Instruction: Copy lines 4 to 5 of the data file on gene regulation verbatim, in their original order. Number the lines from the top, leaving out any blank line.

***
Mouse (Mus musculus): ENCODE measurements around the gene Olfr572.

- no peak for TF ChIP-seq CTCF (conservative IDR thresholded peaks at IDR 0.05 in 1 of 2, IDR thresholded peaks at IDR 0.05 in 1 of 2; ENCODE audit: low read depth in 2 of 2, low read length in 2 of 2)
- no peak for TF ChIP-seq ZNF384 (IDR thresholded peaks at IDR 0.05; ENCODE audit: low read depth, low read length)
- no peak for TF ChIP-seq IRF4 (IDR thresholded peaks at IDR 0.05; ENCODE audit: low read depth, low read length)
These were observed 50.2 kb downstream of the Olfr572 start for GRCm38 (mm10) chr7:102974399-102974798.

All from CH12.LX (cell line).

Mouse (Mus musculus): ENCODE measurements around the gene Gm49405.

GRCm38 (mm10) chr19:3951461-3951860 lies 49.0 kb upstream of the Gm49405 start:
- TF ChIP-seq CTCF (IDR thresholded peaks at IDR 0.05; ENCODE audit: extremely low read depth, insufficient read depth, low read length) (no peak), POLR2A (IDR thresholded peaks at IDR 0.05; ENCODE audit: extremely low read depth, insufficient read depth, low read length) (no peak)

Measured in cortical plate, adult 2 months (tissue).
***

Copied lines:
- no peak for TF ChIP-seq IRF4 (IDR thresholded peaks at IDR 0.05; ENCODE audit: low read depth, low read length)
These were observed 50.2 kb downstream of the Olfr572 start for GRCm38 (mm10) chr7:102974399-102974798.